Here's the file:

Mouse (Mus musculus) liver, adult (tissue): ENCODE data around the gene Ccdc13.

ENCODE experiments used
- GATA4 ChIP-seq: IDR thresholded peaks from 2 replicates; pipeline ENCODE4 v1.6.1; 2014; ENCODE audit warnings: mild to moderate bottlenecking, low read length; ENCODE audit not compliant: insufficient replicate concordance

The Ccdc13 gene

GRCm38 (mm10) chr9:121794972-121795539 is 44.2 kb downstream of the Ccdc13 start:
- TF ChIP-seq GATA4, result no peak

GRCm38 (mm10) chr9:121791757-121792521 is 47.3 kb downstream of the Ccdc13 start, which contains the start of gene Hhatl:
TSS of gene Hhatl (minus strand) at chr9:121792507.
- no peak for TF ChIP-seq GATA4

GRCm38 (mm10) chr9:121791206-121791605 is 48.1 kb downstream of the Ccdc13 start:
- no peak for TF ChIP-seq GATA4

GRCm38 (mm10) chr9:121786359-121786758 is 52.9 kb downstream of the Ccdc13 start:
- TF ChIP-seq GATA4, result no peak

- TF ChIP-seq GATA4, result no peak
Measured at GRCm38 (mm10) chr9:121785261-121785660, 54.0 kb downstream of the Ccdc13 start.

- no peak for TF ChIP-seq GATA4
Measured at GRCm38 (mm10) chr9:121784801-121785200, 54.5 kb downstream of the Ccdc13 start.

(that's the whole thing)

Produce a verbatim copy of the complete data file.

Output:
Mouse (Mus musculus) liver, adult (tissue): ENCODE data around the gene Ccdc13.

ENCODE experiments used
- GATA4 ChIP-seq: IDR thresholded peaks from 2 replicates; pipeline ENCODE4 v1.6.1; 2014; ENCODE audit warnings: mild to moderate bottlenecking, low read length; ENCODE audit not compliant: insufficient replicate concordance

The Ccdc13 gene

GRCm38 (mm10) chr9:121794972-121795539 is 44.2 kb downstream of the Ccdc13 start:
- TF ChIP-seq GATA4, result no peak

GRCm38 (mm10) chr9:121791757-121792521 is 47.3 kb downstream of the Ccdc13 start, which contains the start of gene Hhatl:
TSS of gene Hhatl (minus strand) at chr9:121792507.
- no peak for TF ChIP-seq GATA4

GRCm38 (mm10) chr9:121791206-121791605 is 48.1 kb downstream of the Ccdc13 start:
- no peak for TF ChIP-seq GATA4

GRCm38 (mm10) chr9:121786359-121786758 is 52.9 kb downstream of the Ccdc13 start:
- TF ChIP-seq GATA4, result no peak

- TF ChIP-seq GATA4, result no peak
Measured at GRCm38 (mm10) chr9:121785261-121785660, 54.0 kb downstream of the Ccdc13 start.

- no peak for TF ChIP-seq GATA4
Measured at GRCm38 (mm10) chr9:121784801-121785200, 54.5 kb downstream of the Ccdc13 start.